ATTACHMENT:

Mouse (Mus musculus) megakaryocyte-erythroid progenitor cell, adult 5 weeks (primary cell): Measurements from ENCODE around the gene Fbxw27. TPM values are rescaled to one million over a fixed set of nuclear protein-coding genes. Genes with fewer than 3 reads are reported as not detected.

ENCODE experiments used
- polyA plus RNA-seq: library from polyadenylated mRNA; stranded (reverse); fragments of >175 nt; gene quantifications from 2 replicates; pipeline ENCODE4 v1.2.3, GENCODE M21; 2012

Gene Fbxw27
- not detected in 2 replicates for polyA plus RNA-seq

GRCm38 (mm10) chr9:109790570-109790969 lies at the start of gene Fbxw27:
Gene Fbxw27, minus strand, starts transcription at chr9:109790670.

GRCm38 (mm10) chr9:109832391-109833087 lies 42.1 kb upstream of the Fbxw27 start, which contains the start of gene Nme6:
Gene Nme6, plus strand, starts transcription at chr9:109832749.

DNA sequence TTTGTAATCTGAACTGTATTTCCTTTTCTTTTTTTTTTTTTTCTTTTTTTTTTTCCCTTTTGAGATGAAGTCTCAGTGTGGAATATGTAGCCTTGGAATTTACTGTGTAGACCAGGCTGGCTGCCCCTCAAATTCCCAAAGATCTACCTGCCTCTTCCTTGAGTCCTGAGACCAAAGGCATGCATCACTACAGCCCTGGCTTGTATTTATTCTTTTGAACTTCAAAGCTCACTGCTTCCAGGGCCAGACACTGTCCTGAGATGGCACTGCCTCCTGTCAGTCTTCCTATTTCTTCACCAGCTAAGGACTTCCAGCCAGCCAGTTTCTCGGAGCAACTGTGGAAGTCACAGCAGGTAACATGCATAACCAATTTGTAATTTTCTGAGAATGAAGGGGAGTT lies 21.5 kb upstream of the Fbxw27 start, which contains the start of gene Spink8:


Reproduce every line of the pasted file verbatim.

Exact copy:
Mouse (Mus musculus) megakaryocyte-erythroid progenitor cell, adult 5 weeks (primary cell): Measurements from ENCODE around the gene Fbxw27. TPM values are rescaled to one million over a fixed set of nuclear protein-coding genes. Genes with fewer than 3 reads are reported as not detected.

ENCODE experiments used
- polyA plus RNA-seq: library from polyadenylated mRNA; stranded (reverse); fragments of >175 nt; gene quantifications from 2 replicates; pipeline ENCODE4 v1.2.3, GENCODE M21; 2012

Gene Fbxw27
- not detected in 2 replicates for polyA plus RNA-seq

GRCm38 (mm10) chr9:109790570-109790969 lies at the start of gene Fbxw27:
Gene Fbxw27, minus strand, starts transcription at chr9:109790670.

GRCm38 (mm10) chr9:109832391-109833087 lies 42.1 kb upstream of the Fbxw27 start, which contains the start of gene Nme6:
Gene Nme6, plus strand, starts transcription at chr9:109832749.

DNA sequence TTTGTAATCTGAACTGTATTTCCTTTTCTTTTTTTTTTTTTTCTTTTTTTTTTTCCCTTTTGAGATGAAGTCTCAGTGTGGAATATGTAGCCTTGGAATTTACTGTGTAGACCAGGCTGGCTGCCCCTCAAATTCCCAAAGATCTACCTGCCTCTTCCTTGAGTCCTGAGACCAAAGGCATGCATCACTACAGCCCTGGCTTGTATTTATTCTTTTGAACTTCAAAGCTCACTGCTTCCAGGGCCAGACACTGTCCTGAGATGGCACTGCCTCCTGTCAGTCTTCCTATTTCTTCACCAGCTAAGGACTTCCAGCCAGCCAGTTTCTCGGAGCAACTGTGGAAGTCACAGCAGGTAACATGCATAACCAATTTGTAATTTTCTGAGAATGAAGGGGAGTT lies 21.5 kb upstream of the Fbxw27 start, which contains the start of gene Spink8: